“A timely letter in today’s Loop, since last night I introduced legislation to institute a vacancy fee on commercial spaces that are vacant for 90+ days. The public hearing has been set for April 20. You can read the draft local law here https://villageoflarchmont.org/wp-content/uploads/2020/02/Draft-PLL-for-Reg-Maint.-of-Vacant-Commercial-Property-2-21-2020.pdf

SD
SD
5 months ago
Reply to  Jane Goodrich

This is honestly absurd. Tax the hell out of commercial spaces, create multiple governmental roadblocks for prospective new tenants (permits c\o etc) and then when the store stays empty fine the landlord.

You know what would fill up stores pretty quick? Get red of all the red tape the government creates. Don’t forget we live in a village that requires us to get a permit and pay a fee to have a garage sale…

SD
SD
5 months ago

I thought I would clear up some misconceptions….

1. There is no tax break or write off for holding a store empty. None. However, in some municipalities taxes are loosely based on an income and expense report that you file with the local government. In NYC for example property taxes are based on this income and expense report. So a building with an empty store front has less revenue and therefore lower taxes. In NYC you can expect property taxes to be 30% to 35% of the revenue a building produces. Once again that’s 30% to 35% of revenue not income.

2. A retail store takes a lot of initial investment from the store owner/operator. Due to this initial investment most store owners do not want to take a risk and only have a month to month lease. This leads to most store owners wanting between a 5 to 10 year lease. On the flip-side, being tied up for 10 years with pre-determined rents is not always ideal for the landlord. If rents fall over the 10 year period and the shopkeepers lease is overpriced, then in most cases they will ask or for a reduction or just leave (many retail leases have something called a good guy clause by which the tenant can leave as long as rent is paid up to date and they forfeit their security). If the market rents rise significantly, faster then the lease, as you can imagine the shopkeeper would not pay more rent then the lease states. This leads to landlords holding spaces so they can get what they feel is a justified year 1 rent that with increases stays as close to market as possible. As you can imagine this is not a simple negotiation
A bit more on upfront costs for retail stores:
1. In many of the villages and towns in Westchester before a lease in finalized the lease must be presented to the town in order to be “approved”. Municipalities issue a Certificate of Occupancy for each store allowing the store to conduct their business. This can be a costly upfront. For instance, in Sleepy hollow, you need to have an architect submit drawings for any changes you might make or even if NO changes are to be made. As you can imagine hiring an architect to file this can be expensive for a store owner. To open a store think about the amount of investment required to review leases obtain a C\O and then actually renovate or furnish your store. As a shop owner the last thing you want is to pour $50,000 into a storefront and only have a short lease.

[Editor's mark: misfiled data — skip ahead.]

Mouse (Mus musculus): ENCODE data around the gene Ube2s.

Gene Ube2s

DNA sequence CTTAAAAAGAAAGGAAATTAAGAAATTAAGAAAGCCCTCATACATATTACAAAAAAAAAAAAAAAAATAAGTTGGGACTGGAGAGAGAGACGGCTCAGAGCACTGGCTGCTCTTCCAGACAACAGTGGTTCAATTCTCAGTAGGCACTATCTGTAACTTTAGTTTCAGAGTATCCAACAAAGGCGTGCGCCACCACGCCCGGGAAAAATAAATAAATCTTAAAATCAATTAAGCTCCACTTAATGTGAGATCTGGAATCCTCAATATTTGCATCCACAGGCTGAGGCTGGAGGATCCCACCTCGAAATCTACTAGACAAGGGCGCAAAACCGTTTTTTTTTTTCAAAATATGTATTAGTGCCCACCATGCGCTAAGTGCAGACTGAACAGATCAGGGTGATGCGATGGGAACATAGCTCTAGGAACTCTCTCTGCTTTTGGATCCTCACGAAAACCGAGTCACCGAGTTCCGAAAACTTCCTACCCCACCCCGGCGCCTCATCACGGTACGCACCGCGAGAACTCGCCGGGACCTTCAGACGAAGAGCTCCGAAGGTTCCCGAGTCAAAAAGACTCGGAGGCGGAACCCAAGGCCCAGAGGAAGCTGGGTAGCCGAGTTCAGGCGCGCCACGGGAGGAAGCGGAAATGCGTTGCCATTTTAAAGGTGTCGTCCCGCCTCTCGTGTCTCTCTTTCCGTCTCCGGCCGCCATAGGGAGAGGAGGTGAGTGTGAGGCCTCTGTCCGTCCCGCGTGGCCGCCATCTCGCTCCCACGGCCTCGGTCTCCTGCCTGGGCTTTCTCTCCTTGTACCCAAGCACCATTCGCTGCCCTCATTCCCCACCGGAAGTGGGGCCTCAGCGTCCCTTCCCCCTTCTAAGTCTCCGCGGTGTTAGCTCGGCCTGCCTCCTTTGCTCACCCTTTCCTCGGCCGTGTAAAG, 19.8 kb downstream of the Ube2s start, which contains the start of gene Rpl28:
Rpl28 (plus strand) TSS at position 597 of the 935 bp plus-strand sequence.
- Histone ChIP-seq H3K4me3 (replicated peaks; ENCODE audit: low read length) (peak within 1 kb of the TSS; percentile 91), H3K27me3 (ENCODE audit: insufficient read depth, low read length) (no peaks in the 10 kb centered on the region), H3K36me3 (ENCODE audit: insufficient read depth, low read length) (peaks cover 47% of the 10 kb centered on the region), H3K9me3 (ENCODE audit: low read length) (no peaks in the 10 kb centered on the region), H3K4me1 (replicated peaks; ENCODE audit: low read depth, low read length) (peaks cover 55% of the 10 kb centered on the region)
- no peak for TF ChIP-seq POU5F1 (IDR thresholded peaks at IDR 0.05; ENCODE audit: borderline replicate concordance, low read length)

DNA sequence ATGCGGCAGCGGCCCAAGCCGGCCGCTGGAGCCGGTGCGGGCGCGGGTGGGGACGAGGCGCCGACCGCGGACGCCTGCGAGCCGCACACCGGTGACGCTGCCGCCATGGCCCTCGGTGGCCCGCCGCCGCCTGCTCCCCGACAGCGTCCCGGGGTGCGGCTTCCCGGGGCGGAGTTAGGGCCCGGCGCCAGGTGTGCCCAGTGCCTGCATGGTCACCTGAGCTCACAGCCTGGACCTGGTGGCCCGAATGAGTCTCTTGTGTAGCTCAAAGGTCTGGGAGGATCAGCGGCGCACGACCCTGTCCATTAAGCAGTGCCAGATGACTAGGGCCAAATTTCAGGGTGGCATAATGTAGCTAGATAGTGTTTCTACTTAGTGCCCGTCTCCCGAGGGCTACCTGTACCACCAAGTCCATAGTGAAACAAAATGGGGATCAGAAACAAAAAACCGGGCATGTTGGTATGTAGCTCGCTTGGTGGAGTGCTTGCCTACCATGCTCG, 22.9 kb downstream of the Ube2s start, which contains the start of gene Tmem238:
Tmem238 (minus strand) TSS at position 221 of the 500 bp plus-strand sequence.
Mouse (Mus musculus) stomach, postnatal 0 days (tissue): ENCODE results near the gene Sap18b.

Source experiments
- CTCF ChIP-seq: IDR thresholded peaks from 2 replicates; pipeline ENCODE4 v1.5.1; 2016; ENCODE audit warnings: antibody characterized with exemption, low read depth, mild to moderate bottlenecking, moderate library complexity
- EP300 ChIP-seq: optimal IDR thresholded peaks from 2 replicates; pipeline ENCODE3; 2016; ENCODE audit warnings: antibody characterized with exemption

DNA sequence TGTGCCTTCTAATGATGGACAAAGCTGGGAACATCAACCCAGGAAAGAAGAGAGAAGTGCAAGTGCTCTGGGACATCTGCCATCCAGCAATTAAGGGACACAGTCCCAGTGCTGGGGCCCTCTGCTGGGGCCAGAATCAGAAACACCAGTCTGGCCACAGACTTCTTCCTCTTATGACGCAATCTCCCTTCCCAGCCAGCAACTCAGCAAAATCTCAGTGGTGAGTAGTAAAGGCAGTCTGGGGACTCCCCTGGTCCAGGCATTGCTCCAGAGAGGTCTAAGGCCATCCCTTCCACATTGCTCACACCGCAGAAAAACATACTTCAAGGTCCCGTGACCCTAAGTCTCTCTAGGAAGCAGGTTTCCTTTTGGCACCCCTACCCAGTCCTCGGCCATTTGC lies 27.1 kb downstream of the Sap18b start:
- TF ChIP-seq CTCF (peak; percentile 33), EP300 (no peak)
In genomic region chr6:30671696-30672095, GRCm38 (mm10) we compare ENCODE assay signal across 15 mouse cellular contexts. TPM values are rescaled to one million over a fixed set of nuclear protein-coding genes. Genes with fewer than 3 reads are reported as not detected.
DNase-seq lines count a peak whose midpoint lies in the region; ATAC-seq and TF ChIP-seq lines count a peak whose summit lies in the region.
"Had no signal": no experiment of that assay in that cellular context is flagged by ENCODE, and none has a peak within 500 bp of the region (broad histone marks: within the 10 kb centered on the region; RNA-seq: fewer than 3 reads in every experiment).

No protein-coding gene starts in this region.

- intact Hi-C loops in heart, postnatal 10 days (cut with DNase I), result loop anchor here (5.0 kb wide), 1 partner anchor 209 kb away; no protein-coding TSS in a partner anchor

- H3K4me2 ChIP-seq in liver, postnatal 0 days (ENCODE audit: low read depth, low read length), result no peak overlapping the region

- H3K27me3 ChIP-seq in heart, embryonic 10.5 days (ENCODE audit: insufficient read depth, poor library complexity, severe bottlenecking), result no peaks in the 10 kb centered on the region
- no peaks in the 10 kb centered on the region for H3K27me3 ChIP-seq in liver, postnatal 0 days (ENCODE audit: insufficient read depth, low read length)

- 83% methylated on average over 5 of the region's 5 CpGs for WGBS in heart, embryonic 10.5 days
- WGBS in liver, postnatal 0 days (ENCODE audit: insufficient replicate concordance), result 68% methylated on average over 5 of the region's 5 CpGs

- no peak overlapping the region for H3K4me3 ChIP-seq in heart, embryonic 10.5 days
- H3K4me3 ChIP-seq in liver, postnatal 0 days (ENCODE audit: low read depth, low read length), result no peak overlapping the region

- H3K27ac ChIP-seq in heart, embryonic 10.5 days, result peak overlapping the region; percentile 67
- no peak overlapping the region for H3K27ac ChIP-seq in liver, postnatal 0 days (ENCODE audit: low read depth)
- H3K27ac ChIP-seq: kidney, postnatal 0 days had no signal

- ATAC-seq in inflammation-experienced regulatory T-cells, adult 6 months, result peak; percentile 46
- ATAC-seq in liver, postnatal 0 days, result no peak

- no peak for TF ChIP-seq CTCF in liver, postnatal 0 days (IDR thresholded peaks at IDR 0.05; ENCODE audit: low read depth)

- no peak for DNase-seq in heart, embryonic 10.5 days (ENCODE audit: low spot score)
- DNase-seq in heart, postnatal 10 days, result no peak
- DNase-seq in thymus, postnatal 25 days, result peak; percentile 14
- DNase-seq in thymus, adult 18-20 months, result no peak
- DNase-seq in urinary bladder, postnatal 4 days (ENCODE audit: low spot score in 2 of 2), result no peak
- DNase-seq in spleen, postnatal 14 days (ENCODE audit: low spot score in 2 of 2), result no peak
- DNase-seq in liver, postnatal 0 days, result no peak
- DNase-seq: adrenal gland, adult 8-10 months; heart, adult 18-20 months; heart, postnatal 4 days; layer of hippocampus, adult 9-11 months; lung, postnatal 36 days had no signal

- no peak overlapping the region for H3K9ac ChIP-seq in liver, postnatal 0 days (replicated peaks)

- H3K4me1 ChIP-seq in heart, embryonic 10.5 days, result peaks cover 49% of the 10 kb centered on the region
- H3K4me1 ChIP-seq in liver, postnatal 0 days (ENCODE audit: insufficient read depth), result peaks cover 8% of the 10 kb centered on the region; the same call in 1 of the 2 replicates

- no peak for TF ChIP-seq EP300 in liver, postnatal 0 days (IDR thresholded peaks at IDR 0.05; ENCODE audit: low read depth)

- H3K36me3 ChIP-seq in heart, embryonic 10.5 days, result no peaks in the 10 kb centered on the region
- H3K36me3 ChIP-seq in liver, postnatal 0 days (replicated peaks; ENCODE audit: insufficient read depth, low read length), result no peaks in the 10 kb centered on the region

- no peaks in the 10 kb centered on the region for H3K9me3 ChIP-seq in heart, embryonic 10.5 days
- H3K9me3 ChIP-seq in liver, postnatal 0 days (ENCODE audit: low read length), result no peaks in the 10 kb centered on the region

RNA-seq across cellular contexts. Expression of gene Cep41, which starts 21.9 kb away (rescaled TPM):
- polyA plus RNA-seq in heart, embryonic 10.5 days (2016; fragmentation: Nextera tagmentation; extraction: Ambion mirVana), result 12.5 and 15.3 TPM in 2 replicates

Another example of upfront costs is signs. In Yonkers for example, you must apply for a sign permit which costs about $300 to apply for. You also cannot apply yourself, you need a Yonkers approved sign vendor to apply. The current wait runs about 4 months, and just as example a simple awning sign can run $1500 to $2000 dollars.

In the original letter you speak of giving the space free to arts groups or non-profits. My question is who will pay for heat, electric, water usage and other services that tenants use? Larchmont also has very high property taxes, would a landlord be fined for an empty storefront if the only prospective tenants can’t pay a rent that covers the property tax? For instance, a picture in the letter shows the former Food basket store. The property taxes on this building are roughly $50,000 (reduced from close to $70,000 a few years ago). Should the landlord be forced to rent the store for less than $4200/month?

Also, there is also a huge change going on in retail right now that I did not mention. With such a huge shift to amazon, brick and mortar stores are increasingly becoming reliant on being filled with restaurants and services oriented businesses. This has led to a decrease in demand and excess supply.

I guess my point of all this was an attempt to show that the issue is a lot more complicated than it seems on the surface.

Toby Shea
Toby Shea
5 months ago
Reply to  SD

Really appreciate your input. This kind of explanation makes a lot of sense.

Luis Gomez
Luis Gomez
5 months ago

I couldn’t disagree with you more. We are a nation built on respect of property rights. If a landlord wants to keep his store empty, it’s his right to do so. Period. Eventually, either the landlord adjusts the price downward to the market clearing price, or the market recovers and the landlord can again rent it at the desired price point.